There is no shortage of piling onto Notre Dame football coach Brian Kelly these days. The Fighting Irish fans are certainly doing so in the midst of a 4-7 season, as is the media that covers the program – both with valid reasons. However, the NCAA got involved in the fray Tuesday and based on the information available, I’m going to come to the defense of Kelly, his program and university on this matter.
The NCAA ruled that Notre Dame must vacate 22 victories that were achieved during the 2012 and 2013 football seasons due to a case of academic dishonesty that involved several Notre Dame student-athletes. Handing down some level of punishment was to be expected, however, the NCAA’s ruling was not only unjust, and it was historic in its unfairness.
“We are disappointed in the actions of students who engaged in dishonesty,” Notre Dame President Rev. John I. Jenkins said in a release.
This level of punishment has never been doled out to an institution that was found innocent of any wrongdoing.
That’s right. Not only did the NCAA rule that the university and its football program handle the situation promptly and properly, the NCAA found that no one involved – aside from the students – acted improperly in any way.
“We are gratified that the NCAA investigation confirmed the conclusions of our own internal investigation,” Father Jenkins continued, “(that) Notre Dame acted honorably throughout.
“In this case, everyone involved — those in Academic Services for Student-Athletes, in our football program and in our Compliance Office — and the faculty and students resolving these cases under our Honor Code did everything that we could have asked of them.”
That hasn’t always been the case with this university in recent years (see the Lizzy Seeberg case for just one example), but in this matter, it was according to the NCAA’s findings.
The vacating of victories has historically been a punishment delved out to those institutions that were complicit in “serious institutional misconduct,” according to Father Jenkins.
The exact opposite was ruled by the NCAA in its investigation of Notre Dame.
“It's never happened before,” Kelly said at his weekly press conference, “in the history of the NCAA. A penalty has never been issued in this fashion before. I think that qualifies for being - first of all, it was discretionary. This was a discretionary action by the committee. That's number one.
“Number two, it was student on student cheating. There was nobody implicated. The NCAA agreed across the board with that finding. And it was clearly excessive.”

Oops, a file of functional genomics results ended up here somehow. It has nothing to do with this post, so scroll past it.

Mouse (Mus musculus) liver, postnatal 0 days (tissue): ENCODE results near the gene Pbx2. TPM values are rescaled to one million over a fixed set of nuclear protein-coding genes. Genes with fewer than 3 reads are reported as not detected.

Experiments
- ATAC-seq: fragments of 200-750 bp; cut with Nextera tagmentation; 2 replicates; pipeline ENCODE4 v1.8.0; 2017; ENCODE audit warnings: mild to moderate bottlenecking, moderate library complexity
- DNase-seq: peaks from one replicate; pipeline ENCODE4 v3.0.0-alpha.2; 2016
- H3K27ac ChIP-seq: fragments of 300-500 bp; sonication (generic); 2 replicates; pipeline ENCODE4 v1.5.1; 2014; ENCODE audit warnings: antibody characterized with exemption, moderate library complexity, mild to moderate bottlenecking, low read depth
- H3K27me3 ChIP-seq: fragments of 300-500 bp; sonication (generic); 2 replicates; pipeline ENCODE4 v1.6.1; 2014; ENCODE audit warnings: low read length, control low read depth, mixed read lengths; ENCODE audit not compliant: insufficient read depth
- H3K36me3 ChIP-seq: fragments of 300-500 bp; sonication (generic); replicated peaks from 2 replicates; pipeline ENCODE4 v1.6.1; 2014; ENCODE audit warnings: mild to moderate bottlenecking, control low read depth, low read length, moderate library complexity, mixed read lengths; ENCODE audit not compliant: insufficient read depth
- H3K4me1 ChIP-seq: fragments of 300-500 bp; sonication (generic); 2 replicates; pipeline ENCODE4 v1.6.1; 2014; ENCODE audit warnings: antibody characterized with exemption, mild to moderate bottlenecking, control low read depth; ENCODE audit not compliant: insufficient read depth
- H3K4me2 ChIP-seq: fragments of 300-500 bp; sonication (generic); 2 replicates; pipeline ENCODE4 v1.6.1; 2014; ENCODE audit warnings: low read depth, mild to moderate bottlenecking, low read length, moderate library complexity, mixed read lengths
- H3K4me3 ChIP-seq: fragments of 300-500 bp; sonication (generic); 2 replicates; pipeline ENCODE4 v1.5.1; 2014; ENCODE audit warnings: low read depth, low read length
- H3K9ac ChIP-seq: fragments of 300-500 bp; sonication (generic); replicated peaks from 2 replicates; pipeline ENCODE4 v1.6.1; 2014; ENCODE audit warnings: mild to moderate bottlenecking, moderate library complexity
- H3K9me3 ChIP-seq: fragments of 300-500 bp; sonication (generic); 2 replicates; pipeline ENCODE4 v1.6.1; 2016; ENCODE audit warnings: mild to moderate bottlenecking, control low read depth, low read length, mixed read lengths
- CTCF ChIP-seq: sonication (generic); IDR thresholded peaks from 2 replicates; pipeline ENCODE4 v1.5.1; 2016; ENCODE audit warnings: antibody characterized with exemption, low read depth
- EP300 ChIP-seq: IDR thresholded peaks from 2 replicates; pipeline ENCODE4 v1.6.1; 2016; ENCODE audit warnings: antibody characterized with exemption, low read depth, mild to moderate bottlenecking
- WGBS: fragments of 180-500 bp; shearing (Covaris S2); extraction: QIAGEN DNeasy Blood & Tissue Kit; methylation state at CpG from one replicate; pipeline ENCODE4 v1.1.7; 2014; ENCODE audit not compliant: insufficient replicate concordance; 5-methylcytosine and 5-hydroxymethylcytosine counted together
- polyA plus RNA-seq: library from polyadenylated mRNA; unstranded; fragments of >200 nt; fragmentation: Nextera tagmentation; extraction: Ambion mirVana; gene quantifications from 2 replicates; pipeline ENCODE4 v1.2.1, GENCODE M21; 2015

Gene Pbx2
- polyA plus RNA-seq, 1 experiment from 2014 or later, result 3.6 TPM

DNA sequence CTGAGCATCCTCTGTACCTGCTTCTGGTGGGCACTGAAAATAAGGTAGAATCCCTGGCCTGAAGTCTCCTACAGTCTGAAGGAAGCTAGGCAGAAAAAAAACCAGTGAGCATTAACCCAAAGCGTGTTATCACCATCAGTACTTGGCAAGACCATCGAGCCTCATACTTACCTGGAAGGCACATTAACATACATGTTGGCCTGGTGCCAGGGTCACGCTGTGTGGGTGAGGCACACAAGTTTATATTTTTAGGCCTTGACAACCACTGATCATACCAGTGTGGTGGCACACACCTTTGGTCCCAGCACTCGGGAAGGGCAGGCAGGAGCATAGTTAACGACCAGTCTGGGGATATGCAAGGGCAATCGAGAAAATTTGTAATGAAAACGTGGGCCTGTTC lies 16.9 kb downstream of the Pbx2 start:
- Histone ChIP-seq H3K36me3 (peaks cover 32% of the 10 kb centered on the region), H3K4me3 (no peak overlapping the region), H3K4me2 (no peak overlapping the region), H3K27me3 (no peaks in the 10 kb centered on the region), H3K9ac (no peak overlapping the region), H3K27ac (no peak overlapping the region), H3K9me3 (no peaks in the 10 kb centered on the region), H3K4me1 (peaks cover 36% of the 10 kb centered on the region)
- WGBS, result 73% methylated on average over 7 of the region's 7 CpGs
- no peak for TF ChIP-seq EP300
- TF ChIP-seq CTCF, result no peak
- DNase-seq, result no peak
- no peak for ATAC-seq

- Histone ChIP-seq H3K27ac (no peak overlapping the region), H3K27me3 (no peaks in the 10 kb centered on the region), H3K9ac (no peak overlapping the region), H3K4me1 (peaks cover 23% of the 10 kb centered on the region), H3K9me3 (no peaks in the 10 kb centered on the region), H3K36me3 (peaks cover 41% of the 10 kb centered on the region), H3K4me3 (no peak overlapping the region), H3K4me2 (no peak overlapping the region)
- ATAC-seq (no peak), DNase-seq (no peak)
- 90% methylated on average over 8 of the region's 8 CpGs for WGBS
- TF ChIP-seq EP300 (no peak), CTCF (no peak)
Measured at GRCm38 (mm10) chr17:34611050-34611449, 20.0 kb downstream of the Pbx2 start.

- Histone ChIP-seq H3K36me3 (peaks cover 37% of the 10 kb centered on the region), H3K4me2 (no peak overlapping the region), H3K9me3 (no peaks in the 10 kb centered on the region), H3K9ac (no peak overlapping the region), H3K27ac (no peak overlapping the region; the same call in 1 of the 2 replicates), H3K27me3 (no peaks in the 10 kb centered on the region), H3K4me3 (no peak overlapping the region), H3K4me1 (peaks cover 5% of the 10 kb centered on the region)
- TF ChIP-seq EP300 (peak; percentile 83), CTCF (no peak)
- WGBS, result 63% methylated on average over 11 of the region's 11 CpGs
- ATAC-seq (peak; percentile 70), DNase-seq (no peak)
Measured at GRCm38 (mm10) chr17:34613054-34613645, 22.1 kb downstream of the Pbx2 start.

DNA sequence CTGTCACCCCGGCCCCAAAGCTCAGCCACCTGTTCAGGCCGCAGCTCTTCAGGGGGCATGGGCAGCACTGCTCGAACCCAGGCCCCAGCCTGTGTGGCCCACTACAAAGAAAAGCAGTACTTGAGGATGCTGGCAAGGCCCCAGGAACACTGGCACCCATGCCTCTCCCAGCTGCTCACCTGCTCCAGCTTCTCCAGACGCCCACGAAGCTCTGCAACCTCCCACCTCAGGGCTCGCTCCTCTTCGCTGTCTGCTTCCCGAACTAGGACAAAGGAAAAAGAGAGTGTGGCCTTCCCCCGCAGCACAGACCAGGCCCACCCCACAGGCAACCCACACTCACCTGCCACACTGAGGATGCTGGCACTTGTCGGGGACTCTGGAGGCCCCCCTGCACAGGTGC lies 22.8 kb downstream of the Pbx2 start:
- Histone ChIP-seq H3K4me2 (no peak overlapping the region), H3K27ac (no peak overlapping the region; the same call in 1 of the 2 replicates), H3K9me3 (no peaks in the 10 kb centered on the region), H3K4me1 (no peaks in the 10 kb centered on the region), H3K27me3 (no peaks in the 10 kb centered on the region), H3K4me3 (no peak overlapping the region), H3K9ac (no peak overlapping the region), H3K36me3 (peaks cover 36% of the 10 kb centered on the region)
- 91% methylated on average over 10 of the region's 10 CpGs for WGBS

The 2012 season was a memorable one for Kelly and the Fighting Irish. Notre Dame won its initial 13 games before falling to Alabama in the 2013 BCS National Championship Game. However, Kelly was adamant that, in his mind, any ruling wouldn’t erase that success from history.
“Here's what I can tell you,” Kelly said. “We did the right thing. I'm proud of our support staff, our academic support staff. I'm proud of the people that represented us here at Notre Dame during this time. And if doing the right thing means that you've got to put an asterisk next to these games, that's fine with me.
“We still beat Oklahoma. We still beat Wake Forest, we still beat all those teams, so you can put an asterisk next to it. If that makes you feel better, then that's fine with me.”
Kelly stated that he felt no culpability for this situation occurring.
“Zero,” Kelly said. “None. Absolutely none.”
And he also said that the ruling has no bearing on his future with the program, which has been under scrutiny, by just about everyone that doesn’t actually have a say in the matter, during this struggling season.
“This matter is not - has nothing to do with me and my status here,” Kelly said. “This academic piece probably strengthens what I've been doing relative to advocating for our student-athletes and the support staff necessary for them to be successful.
“The announcement has nothing to do with lack or additional support for Brian Kelly. Any negative criticism that's out there about me right now is because we're 4-7. It has nothing to do with the public announcement that came out here today.”
Father Jenkins said that the university would begin the process of appealing the ruling.
“As we said at the outset of this investigation,” Father Jenkins said, “Notre Dame would willingly accept a vacation of records penalty if it were appropriate. It is not in this case.”
This column is the commentary of the writer and does not reflect the views or opinions of The News-Sentinel. Email Tom Davis at Tdavis@news-sentinel.com.